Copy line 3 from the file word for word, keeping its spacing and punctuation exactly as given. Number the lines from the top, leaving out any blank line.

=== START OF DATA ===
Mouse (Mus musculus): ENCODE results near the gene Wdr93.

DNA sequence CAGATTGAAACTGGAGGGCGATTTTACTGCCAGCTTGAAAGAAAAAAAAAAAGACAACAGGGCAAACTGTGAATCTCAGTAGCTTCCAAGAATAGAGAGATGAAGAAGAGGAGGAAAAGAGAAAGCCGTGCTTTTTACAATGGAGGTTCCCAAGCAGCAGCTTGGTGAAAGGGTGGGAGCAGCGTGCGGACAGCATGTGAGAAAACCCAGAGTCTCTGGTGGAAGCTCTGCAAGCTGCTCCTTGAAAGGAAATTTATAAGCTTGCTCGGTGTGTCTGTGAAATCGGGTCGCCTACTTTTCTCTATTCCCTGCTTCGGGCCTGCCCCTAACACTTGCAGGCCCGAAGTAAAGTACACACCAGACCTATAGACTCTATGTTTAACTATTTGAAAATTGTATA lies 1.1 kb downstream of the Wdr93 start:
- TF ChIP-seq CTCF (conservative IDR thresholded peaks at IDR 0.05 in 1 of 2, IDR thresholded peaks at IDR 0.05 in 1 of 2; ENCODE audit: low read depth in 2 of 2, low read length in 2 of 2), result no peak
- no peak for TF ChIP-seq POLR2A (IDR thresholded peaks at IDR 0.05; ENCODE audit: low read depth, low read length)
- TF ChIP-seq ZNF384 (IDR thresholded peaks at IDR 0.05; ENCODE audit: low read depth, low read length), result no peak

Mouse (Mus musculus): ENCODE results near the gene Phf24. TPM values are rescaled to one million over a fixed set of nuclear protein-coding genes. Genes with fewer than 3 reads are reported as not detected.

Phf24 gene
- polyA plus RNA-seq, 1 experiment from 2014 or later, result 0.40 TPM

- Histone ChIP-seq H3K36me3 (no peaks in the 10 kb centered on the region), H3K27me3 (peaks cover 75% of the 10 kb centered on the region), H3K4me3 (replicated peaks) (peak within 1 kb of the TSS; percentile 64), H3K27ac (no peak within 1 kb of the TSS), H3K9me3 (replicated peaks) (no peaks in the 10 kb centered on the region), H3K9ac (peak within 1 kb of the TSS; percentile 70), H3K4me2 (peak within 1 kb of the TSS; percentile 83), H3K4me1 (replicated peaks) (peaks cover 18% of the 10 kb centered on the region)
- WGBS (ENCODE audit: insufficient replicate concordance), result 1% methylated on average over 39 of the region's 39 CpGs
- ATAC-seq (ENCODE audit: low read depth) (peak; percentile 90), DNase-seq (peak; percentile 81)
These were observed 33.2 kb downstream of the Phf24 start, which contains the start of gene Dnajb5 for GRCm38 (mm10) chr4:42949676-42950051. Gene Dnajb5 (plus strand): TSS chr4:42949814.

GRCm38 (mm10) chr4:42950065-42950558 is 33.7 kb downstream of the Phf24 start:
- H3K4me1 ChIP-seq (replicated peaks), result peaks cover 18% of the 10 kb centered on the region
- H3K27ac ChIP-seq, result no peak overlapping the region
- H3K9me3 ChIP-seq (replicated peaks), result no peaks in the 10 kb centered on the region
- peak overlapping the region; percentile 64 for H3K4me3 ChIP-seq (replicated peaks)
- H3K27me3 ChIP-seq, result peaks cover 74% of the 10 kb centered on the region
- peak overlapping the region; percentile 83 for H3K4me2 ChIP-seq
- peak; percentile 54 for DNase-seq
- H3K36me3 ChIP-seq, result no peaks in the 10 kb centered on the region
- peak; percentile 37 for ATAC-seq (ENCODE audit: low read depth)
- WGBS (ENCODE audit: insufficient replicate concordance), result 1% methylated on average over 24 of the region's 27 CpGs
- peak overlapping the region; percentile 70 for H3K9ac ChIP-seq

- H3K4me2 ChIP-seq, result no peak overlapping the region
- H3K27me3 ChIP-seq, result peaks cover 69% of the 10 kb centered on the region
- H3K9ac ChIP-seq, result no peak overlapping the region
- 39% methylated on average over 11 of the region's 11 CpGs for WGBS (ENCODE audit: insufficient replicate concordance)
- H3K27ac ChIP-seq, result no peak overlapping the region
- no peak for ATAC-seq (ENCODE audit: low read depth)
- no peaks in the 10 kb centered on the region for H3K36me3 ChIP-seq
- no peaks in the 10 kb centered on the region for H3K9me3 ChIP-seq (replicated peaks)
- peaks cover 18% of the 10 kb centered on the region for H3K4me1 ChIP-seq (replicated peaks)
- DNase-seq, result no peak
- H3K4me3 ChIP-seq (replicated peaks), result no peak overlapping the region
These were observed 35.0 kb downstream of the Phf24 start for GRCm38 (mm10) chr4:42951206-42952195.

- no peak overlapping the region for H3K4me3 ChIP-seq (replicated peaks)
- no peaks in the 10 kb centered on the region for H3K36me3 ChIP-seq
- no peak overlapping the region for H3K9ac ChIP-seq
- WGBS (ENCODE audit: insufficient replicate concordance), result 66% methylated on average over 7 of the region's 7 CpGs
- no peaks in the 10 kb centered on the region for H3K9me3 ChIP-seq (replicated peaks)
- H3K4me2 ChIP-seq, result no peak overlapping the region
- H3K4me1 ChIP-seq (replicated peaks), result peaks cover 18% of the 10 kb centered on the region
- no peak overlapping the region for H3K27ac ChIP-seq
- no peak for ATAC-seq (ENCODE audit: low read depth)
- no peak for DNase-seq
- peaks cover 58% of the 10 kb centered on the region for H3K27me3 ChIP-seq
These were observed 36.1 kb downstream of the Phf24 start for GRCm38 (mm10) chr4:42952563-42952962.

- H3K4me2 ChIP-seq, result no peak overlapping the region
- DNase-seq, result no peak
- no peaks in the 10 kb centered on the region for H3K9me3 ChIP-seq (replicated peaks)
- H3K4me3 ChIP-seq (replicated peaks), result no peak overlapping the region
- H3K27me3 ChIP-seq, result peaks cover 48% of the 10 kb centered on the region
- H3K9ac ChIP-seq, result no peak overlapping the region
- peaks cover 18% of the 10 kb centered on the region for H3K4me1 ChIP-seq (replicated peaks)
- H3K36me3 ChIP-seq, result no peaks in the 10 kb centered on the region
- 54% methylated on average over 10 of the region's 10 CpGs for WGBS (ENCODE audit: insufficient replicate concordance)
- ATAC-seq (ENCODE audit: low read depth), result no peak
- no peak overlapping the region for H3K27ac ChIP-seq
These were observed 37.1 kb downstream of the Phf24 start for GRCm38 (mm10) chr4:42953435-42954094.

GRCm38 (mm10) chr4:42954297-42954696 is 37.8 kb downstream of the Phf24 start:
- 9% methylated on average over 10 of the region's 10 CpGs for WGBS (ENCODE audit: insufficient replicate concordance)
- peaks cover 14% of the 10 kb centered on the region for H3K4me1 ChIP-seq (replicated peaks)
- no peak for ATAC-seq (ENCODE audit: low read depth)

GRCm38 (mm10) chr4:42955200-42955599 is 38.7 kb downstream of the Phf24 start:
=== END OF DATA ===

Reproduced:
- TF ChIP-seq CTCF (conservative IDR thresholded peaks at IDR 0.05 in 1 of 2, IDR thresholded peaks at IDR 0.05 in 1 of 2; ENCODE audit: low read depth in 2 of 2, low read length in 2 of 2), result no peak